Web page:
That’s why you will build the mound in 1-inch levels, creating the degree of moisture you want in each level so it will be just tacky enough for the new layer to adhere to the previous one. Use a tamp to compact each level. It’s important that the hard clay used to build the plateau and landing area is a minimum of 6 to 8 inches deep. You can put down plastic or wrap the tamp with a towel or piece of landscape fabric to keep it from sticking to the clay. You can’t add soil conditioner between these layers, as that will keep them from bonding together. Check the measurements of the height, using the transit and laser or the string line, with every lift of clay.
When you’ve built up the subbase with hard clay at the 60-foot-6-inch area to a 10-inch height, construct the plateau 5 feet wide by 34 inches deep. Position the front of the pitching rubber 60 feet 6 inches from the back of home plate. Set it firmly in place, making sure it is level across the length and width, with the top surface exactly 10 inches above the level of home plate. Draw a centerline through the pitching rubber and run a string from home plate to second base to confirm the rubber is centered.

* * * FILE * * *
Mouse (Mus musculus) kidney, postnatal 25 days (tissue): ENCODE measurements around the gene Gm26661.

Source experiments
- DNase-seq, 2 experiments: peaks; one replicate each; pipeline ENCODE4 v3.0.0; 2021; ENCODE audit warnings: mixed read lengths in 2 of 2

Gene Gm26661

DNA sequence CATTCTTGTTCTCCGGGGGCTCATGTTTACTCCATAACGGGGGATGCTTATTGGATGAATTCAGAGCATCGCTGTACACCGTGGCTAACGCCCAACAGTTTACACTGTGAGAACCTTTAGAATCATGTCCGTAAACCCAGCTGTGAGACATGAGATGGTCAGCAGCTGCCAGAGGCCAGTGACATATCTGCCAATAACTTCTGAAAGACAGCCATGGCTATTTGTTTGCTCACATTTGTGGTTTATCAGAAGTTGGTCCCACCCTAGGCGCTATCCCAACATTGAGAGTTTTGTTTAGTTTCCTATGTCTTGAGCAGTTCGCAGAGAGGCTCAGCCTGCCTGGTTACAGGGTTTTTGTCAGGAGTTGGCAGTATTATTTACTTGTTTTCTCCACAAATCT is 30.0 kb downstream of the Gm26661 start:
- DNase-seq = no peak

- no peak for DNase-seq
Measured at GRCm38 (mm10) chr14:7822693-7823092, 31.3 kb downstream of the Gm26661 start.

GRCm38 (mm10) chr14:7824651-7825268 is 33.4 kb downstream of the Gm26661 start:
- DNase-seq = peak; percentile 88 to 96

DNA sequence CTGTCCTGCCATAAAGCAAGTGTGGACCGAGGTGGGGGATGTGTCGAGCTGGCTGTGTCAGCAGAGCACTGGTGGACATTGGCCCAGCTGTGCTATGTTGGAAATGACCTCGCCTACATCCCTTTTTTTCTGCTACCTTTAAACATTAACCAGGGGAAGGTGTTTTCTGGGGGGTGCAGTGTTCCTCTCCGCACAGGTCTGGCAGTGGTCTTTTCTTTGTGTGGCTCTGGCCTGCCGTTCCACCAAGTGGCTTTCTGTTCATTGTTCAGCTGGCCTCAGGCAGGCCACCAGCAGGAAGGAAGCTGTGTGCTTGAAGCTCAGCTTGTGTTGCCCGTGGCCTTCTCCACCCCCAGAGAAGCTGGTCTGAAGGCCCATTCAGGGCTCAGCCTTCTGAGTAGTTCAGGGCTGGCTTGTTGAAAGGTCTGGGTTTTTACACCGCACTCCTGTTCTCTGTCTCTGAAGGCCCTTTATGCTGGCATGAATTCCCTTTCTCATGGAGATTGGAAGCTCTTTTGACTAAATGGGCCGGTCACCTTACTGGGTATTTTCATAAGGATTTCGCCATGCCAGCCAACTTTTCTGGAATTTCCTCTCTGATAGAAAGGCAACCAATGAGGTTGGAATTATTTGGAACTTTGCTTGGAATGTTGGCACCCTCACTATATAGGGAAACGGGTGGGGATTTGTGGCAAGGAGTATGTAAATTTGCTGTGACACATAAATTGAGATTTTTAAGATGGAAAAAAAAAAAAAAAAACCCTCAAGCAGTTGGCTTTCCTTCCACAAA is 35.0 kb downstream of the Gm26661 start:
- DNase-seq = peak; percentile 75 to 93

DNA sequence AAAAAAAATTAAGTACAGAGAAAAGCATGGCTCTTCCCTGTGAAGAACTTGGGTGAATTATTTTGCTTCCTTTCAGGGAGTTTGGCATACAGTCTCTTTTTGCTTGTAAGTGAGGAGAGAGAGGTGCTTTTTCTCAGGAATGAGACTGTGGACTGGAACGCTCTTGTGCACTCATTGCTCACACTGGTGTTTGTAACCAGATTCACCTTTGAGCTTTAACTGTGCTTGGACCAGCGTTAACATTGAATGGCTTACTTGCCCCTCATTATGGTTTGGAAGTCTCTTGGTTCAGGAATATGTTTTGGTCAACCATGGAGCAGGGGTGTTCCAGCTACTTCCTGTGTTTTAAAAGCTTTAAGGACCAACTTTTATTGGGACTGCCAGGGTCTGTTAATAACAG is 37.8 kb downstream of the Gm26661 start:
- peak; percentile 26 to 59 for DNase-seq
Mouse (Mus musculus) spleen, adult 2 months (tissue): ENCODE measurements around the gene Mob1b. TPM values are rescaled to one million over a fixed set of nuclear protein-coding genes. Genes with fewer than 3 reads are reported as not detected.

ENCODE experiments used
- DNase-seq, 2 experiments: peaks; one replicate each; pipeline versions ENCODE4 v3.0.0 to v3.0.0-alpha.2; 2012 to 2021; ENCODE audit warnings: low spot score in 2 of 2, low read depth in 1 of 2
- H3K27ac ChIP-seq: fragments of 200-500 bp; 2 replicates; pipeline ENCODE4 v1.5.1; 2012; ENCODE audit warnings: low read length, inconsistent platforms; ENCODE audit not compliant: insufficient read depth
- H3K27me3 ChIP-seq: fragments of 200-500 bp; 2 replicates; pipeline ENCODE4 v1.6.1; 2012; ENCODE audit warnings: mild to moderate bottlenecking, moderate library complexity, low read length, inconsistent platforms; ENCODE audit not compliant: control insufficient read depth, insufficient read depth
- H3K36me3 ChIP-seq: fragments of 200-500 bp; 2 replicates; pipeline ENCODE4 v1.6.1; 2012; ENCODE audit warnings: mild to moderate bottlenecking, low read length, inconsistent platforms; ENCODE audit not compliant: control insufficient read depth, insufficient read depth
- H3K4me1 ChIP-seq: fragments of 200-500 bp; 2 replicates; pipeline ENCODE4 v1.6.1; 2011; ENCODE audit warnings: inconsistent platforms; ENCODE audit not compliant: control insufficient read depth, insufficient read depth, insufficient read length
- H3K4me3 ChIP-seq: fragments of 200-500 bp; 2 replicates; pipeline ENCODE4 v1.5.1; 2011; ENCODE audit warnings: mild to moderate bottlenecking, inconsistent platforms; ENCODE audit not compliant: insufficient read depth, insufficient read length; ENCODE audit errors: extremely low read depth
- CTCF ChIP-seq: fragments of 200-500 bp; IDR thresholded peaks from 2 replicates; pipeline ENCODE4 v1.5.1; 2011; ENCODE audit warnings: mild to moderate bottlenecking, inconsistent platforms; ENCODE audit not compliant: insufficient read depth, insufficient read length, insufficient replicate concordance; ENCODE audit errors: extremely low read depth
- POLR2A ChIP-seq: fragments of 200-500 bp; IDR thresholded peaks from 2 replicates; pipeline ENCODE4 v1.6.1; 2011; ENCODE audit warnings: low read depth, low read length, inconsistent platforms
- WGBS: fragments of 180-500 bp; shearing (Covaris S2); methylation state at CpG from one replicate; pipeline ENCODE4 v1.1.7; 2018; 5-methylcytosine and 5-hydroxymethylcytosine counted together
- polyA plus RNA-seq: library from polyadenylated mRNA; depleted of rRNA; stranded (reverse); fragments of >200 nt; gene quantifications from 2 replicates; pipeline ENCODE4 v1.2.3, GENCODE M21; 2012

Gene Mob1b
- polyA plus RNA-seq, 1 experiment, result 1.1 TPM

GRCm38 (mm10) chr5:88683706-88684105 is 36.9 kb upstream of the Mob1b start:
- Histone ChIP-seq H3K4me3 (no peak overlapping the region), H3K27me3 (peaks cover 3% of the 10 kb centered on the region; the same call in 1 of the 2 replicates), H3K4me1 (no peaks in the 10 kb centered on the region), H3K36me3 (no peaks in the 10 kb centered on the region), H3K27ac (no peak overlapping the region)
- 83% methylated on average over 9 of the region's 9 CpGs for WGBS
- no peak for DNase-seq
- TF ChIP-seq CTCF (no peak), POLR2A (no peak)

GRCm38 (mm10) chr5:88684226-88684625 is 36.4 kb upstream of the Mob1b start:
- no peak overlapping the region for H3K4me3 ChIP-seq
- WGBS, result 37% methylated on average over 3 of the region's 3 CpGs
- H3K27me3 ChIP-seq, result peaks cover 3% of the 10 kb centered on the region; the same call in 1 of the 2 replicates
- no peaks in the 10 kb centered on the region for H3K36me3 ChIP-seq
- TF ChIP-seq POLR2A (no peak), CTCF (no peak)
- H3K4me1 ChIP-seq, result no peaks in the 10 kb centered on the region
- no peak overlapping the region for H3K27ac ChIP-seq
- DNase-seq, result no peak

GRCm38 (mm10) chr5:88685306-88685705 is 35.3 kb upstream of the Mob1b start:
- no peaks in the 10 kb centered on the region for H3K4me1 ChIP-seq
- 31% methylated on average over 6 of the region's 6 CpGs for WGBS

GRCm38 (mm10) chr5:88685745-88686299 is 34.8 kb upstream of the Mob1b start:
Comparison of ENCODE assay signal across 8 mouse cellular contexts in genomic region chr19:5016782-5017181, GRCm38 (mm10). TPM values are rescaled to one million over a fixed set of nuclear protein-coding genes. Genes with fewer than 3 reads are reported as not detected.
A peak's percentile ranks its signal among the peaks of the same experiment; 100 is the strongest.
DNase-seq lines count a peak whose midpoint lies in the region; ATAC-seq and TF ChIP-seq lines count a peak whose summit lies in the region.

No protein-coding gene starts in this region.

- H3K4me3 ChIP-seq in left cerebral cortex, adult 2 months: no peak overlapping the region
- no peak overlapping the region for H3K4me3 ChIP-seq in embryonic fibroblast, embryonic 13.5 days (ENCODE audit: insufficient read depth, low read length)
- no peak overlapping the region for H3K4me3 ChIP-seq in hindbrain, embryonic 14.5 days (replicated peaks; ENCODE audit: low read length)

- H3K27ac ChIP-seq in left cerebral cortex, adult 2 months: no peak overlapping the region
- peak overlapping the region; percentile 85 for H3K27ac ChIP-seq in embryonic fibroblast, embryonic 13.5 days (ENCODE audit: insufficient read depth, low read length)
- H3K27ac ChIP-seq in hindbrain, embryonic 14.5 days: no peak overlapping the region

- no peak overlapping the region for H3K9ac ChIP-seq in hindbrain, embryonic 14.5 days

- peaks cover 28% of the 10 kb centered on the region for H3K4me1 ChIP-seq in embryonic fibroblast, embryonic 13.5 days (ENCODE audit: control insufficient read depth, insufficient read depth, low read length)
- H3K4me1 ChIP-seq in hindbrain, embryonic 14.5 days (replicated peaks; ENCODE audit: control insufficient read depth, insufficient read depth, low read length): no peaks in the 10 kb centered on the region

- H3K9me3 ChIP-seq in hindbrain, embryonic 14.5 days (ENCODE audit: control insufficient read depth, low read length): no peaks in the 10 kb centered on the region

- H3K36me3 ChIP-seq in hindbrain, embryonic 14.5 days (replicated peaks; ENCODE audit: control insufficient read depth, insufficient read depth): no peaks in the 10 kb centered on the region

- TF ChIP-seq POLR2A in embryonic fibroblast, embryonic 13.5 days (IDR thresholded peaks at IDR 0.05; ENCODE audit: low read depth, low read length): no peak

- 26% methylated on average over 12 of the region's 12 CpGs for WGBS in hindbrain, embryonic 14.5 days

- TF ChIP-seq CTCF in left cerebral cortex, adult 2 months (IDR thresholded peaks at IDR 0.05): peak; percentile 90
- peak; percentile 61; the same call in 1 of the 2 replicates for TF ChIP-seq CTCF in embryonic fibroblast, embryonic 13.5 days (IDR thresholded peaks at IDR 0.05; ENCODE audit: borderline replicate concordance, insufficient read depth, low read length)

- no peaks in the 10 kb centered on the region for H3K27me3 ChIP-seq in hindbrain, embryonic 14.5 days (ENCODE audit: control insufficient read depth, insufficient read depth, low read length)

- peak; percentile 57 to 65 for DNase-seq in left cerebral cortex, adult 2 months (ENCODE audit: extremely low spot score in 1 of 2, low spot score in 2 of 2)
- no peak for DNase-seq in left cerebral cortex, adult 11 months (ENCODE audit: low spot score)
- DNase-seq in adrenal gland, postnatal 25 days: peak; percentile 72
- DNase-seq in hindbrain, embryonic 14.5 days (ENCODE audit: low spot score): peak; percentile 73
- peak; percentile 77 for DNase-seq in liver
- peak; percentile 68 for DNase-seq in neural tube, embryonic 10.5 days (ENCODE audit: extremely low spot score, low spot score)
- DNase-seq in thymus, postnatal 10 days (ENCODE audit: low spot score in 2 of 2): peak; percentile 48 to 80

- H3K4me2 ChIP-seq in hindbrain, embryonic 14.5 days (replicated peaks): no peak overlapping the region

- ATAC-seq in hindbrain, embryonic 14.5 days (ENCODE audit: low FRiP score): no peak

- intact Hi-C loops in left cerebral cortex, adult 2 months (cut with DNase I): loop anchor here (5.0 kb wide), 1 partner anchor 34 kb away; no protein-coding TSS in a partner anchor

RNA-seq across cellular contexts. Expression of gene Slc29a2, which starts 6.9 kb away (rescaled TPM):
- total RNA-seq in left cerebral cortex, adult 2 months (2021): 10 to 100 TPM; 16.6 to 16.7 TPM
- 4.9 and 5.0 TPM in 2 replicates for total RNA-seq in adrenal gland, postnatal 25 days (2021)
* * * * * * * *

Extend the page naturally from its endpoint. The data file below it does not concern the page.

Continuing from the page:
With the pitching rubber in place and the plateau completed, you can begin to build the slope toward the front of the mound. Begin the slope 6 inches in front of the toe plate creating a fall of 1 inch per each foot. Double-check the accuracy of the slope using the transit and laser or the string line.
You’ll be using the harder mound clay to create the pie-shaped front slope of the mound, as this section will provide the landing area for the pitcher. Use the same method of clay mix, water and tamping, working in 1-inch increments.
You’ll use the infield mix to construct the remainder of the mound. Begin working from the back edge of the plateau using the same layering process. Use the edge of the slope board or a large wooden plank, positioning the top edge on the back of the plateau area and the other edge of the board on the edge of the grass to guide the degree of slope for the back and sides of the mound. Looking at the mound from the front as a clock face, you’ll be completing roughly the area from 9 a.m. to 3 p.m. to transition into the wedge in the front of the mound. You’ll want a smooth area of slope for the back and sides so that the side section precisely meets the edge of the pie-shaped wedge that is the front of the mound. Upon completion, the mound should look like a continuous circle with no indication that different materials have been used.